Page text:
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Patient Educ Couns. 2016 Nov;99(11):1901-1906. doi: 10.1016/j.pec.2016.06.030. Epub 2016 Jun 27.

The experiences of frequent users of crisis helplines: A qualitative interview study.

Author information

1
Department of General Practice, The University of Melbourne, Victoria, Australia. Electronic address: a.middleton@unimelb.edu.au.
2
Department of General Practice, The University of Melbourne, Victoria, Australia.
3
Melbourne School of Population and Global Health, The University of Melbourne, Victoria, Australia.

Abstract

OBJECTIVE:

To understand why some users call crisis helplines frequently.

METHODS:

Nineteen semi-structured telephone interviews were conducted with callers to Lifeline Australia who reported calling 20 times or more in the past month and provided informed consent. Interviews were audio-recorded and transcribed verbatim. Inductive thematic analysis was used to generate common themes. Approval was granted by The University of Melbourne Human Research Ethics Committee.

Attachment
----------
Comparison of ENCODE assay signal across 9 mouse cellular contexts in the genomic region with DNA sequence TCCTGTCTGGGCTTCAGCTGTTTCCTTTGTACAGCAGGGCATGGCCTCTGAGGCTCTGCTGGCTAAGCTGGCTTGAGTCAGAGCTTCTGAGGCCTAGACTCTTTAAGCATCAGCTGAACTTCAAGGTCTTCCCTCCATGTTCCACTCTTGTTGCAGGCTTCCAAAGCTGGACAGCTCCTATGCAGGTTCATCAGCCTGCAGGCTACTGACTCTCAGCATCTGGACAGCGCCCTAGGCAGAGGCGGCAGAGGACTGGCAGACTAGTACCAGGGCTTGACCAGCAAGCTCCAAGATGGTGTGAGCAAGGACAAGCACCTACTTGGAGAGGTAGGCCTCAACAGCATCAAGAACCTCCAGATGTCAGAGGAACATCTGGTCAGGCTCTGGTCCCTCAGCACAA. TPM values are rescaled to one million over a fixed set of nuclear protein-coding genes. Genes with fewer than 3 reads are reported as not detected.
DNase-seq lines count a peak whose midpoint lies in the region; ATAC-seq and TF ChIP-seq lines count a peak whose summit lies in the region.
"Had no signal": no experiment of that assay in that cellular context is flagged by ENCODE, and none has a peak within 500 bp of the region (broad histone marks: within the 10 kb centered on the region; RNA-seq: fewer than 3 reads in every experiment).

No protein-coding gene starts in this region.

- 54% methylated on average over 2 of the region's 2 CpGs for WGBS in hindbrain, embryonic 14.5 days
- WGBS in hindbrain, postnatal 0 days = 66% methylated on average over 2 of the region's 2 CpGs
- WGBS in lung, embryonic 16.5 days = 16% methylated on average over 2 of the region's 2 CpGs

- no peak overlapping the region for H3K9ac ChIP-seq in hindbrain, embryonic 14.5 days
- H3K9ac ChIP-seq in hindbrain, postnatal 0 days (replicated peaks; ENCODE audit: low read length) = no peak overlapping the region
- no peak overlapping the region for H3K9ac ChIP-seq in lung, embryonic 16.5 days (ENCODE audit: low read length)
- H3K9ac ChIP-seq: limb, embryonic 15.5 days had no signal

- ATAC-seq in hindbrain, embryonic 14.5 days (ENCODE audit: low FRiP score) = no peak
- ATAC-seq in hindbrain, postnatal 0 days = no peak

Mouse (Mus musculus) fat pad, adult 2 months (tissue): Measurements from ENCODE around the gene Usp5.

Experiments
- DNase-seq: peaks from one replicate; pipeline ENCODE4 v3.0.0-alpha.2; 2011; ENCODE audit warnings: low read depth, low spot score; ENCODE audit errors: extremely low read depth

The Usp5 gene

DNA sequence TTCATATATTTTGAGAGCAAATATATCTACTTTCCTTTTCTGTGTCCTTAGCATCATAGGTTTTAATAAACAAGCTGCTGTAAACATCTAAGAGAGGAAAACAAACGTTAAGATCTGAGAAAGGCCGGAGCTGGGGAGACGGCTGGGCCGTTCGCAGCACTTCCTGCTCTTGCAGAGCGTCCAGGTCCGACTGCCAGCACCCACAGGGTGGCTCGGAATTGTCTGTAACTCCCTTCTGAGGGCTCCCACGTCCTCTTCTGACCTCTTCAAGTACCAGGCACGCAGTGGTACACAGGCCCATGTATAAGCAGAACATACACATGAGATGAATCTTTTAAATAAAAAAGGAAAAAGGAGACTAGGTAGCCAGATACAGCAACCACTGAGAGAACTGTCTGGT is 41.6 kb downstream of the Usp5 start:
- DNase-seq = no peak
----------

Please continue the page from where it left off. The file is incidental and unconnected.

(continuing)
RESULTS:

Three overarching themes emerged from the data and included reasons for calling, service response and calling behaviours. Respondents called seeking someone to talk to, help with their mental health issues and assistance with negative life events. When they called, they found short-term benefits in the unrestricted support offered by the helpline. Over time they called about similar issues and described reactive, support-seeking and dependent calling behaviours.

CONCLUSION:

Frequent users of crisis helplines call about ongoing issues. They have developed distinctive calling behaviours which appear to occur through an interaction between their reasons for calling and the response they receive from the helpline.

PRACTICE IMPLICATIONS:

The ongoing nature of the issues prompting frequent users to call suggests that a service model that includes a continuity of care component may be more efficient in meeting their needs.

KEYWORDS:

Crisis helplines; Experience of care; Frequent callers; Health service use; Qualitative research

PMID:
27401827
DOI:
10.1016/j.pec.2016.06.030
[Indexed for MEDLINE]

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